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Blending his work and living space, painter Hugh Wilson moves easily through his studio surrounded by the knowing faces of the portraits he painted of people from the working class sector of the United States. Organic touches, such as worn antiques, soft

Western Design: In the Studio with Painter Hugh Wilson

A painter's journey

Written by Seabring Davis  

Seabring Davis

Other Contributions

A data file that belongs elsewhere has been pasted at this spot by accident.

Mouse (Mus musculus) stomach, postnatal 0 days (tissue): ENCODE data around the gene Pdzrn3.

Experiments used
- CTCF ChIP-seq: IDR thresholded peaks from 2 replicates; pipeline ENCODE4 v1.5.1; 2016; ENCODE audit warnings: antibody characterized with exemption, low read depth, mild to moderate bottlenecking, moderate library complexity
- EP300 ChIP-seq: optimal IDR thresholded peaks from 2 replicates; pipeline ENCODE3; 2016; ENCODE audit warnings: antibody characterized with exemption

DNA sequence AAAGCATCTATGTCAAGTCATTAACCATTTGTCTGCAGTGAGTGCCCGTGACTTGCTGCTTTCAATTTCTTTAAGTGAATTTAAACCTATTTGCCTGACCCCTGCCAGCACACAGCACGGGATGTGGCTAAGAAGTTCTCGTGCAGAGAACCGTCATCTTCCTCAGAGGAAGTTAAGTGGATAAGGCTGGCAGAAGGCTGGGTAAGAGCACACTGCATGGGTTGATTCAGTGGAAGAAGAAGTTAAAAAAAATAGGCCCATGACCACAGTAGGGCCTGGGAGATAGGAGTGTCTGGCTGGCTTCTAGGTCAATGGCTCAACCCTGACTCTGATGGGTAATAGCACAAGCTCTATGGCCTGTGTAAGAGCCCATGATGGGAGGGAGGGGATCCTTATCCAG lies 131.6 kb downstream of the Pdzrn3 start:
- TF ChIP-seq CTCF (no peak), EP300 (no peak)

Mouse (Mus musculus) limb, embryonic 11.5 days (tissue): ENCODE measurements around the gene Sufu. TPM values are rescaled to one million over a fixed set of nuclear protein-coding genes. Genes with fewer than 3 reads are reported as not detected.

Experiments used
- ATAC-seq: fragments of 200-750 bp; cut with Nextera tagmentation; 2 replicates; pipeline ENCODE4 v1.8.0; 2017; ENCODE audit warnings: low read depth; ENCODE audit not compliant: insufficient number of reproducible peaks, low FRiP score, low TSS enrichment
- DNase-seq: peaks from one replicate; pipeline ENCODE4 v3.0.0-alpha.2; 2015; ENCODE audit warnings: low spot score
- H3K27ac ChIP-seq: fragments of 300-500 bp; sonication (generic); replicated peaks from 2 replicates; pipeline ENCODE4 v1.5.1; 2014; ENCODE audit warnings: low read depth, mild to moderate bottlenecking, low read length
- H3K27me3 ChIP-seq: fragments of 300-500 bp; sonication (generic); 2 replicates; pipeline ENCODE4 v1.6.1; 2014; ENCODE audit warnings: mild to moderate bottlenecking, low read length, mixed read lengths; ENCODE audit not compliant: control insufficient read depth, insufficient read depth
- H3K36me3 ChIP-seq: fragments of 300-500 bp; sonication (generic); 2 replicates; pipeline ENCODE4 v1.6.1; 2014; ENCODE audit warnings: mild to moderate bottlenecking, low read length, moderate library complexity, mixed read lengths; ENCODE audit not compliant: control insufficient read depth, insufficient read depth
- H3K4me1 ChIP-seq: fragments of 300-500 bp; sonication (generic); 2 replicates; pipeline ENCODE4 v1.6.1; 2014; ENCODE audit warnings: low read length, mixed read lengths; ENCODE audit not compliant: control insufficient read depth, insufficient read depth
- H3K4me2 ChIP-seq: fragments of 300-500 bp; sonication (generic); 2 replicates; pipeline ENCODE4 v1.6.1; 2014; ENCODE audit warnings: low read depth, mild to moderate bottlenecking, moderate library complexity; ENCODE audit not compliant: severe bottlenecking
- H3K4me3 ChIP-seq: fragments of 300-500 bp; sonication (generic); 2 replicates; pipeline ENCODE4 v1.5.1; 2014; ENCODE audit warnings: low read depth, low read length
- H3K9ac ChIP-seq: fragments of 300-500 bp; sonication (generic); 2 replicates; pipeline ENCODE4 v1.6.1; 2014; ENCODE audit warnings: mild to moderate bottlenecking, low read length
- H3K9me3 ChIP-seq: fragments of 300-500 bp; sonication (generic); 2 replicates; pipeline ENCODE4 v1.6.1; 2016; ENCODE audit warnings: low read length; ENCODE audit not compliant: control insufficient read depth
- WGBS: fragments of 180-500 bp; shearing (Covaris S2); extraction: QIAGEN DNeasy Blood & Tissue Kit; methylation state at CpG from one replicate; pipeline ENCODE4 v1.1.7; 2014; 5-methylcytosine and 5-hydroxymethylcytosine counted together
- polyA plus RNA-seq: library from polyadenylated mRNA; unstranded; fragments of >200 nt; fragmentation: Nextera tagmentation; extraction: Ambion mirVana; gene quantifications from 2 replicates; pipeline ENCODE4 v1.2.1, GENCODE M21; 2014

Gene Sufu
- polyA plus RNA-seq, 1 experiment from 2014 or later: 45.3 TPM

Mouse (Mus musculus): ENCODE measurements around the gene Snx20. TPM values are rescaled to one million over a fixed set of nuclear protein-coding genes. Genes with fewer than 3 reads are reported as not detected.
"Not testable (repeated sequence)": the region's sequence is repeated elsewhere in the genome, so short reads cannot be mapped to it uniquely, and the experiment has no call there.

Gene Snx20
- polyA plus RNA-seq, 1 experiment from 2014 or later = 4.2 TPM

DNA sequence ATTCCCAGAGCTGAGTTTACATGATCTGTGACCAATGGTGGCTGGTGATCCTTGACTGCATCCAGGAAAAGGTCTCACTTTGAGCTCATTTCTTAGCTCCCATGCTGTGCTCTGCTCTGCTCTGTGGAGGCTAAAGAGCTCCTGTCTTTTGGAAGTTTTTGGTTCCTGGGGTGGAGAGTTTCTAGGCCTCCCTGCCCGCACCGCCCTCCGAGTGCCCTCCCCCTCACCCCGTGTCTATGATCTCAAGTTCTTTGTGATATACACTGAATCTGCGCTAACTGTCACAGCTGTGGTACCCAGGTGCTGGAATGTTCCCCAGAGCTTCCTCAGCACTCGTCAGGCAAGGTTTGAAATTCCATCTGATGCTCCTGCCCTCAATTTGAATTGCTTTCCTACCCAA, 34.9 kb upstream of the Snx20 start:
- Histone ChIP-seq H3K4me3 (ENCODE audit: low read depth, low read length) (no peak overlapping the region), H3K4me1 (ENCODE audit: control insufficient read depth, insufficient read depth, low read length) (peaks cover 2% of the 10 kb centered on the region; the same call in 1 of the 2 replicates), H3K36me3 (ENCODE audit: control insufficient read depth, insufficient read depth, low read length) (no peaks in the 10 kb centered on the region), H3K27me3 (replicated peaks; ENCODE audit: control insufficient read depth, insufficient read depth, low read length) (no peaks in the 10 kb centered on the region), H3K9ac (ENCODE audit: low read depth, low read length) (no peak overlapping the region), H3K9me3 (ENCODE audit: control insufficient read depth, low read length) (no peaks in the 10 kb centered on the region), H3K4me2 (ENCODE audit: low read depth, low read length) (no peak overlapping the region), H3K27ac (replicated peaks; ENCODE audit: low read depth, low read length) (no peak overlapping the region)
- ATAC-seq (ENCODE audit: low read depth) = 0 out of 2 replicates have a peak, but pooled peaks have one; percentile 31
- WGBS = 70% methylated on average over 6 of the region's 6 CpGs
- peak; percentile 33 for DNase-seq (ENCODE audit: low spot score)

Hearth and Soul Building a Timeless Legacy An Uncommon Cabin in the Woods Timeless Fusion Mountain Tradition A Modern Vision Summer Camp Perfect Harmony Winter Getaway: Red Lodge, Montana Beyond the Cabin A Fine Balance Good Country Authentically Western A Home for the Ages Where the Living is Easy Music in the Mountains The Flight of the Hummingbird Living the Dream Integrating Nature Mountain Exposure Eclectic Parkitecture Uniting Color Historic Symmetry The Year Of The Horse A Yellowstone Club Retreat Dining Out: The Taste of Whitefish Letter from the Editor: How Big is Your Bucket Letter from the Editor: Falling Short Western Design: Rustic Allure Dining Out: Fish Food Western Design: In the Studio with Painter Hugh Wilson Western Design: Home Base From the Editor Dining Out: Tradition, with a Twist Letter from the Editor: I Know Where the Fish Are Letter from the Editor: Big Sky Country Letter from the Editor: Forging Ahead Dining Out: Barn Dance Letter from the Editor: Like an Open Road Letter from the Editor: The Language of Fishing Letter from the Editor: Cast Again Editor’s Letter: The Passing Season Dining Out: Saffron Table Dining Out: Lone Mountain Ranch Serves Up a Sense of Place Western Design: Uniquely Rustic Western Design: JLF & Associates Letter from the Editor: Season of Possibility Dining Out: A Montana Tradition, Chico Hot Springs Letter from the Editor: Design Trends Dining Out: The Ranch at Rock Creek Redefines Montana Cuisine Dining Out: Seasonal Bliss Western Design: Refined Rustic Letter from the Editor: Winter Wave Letter from the Editor: Blending Seasons Western Design: A New Mountain Lodge Western Design: Historic Haven Western Design: In the Studio with the Viers Western Focus: Classic Connection: Miller Architects Western Design: Reviving the Barn From the Editor: Seasons of Simplicity Dining Out: Innovation Meets Tradition at Bisl Letter from the Editor: What is art? Dining Out: Holland Lake Lodge, Rustic Wonderful Letter from the Editor: The Secret Weapon Letter from the Editor: Fly Fishing for the Greater Good Western Design: Mountain Zen Western Design: Creekside Contemporary Living Big Sky on HGTV The Spirit of the West in Jackson, Wyoming Letter from the Editor: First Snow Dining Out: The Old Hotel Letter from the Editor: Signs of Summer Letter from the Editor: The Angler’s Sojourn Dining Out: Simply Good Food From the Editor: Hit the Road Making a Statement: Miller Architects Letter from the Editor: Winter’s Toll Letter from the Editor: Evolving Home Dining Out: Comfort Food Western Design: Cowboy Modern Western Design: The Idaho Club Letter from the Editor: Talking Art Dining Out: Conserving Montana One Table at a Time Dining Out: Cosmopolitan Cuisine at TEN Dining Out: Ranch to Restaurant Letter from the Editor: Waiting for Summer Letter from the Editor: Arts Economy Letter from the Editor: First Frost Letter from the Editor: Why Art? Letter from the Editor: Up Close and Personal Letter from the Editor: A Tradition of Talent Letter from the Editor: Winter Reflection Letter from the Editor: Staying Power